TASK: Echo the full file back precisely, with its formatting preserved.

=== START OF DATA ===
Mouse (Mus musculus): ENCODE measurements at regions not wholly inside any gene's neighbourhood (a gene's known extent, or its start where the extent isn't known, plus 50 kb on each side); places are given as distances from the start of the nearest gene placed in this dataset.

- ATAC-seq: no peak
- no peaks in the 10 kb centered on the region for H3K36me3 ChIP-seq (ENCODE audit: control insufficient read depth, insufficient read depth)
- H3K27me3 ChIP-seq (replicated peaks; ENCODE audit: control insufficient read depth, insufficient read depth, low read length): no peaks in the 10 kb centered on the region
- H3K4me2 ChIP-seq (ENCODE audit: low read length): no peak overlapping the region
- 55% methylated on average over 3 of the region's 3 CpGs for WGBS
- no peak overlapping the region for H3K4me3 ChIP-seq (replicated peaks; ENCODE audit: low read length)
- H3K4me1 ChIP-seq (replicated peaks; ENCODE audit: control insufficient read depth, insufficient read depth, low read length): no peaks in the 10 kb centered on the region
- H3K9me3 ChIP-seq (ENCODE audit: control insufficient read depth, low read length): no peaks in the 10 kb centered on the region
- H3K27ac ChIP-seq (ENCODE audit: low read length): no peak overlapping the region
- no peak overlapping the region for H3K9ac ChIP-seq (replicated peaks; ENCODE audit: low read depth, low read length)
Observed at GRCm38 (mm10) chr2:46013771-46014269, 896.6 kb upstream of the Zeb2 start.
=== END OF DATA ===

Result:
Mouse (Mus musculus): ENCODE measurements at regions not wholly inside any gene's neighbourhood (a gene's known extent, or its start where the extent isn't known, plus 50 kb on each side); places are given as distances from the start of the nearest gene placed in this dataset.

- ATAC-seq: no peak
- no peaks in the 10 kb centered on the region for H3K36me3 ChIP-seq (ENCODE audit: control insufficient read depth, insufficient read depth)
- H3K27me3 ChIP-seq (replicated peaks; ENCODE audit: control insufficient read depth, insufficient read depth, low read length): no peaks in the 10 kb centered on the region
- H3K4me2 ChIP-seq (ENCODE audit: low read length): no peak overlapping the region
- 55% methylated on average over 3 of the region's 3 CpGs for WGBS
- no peak overlapping the region for H3K4me3 ChIP-seq (replicated peaks; ENCODE audit: low read length)
- H3K4me1 ChIP-seq (replicated peaks; ENCODE audit: control insufficient read depth, insufficient read depth, low read length): no peaks in the 10 kb centered on the region
- H3K9me3 ChIP-seq (ENCODE audit: control insufficient read depth, low read length): no peaks in the 10 kb centered on the region
- H3K27ac ChIP-seq (ENCODE audit: low read length): no peak overlapping the region
- no peak overlapping the region for H3K9ac ChIP-seq (replicated peaks; ENCODE audit: low read depth, low read length)
Observed at GRCm38 (mm10) chr2:46013771-46014269, 896.6 kb upstream of the Zeb2 start.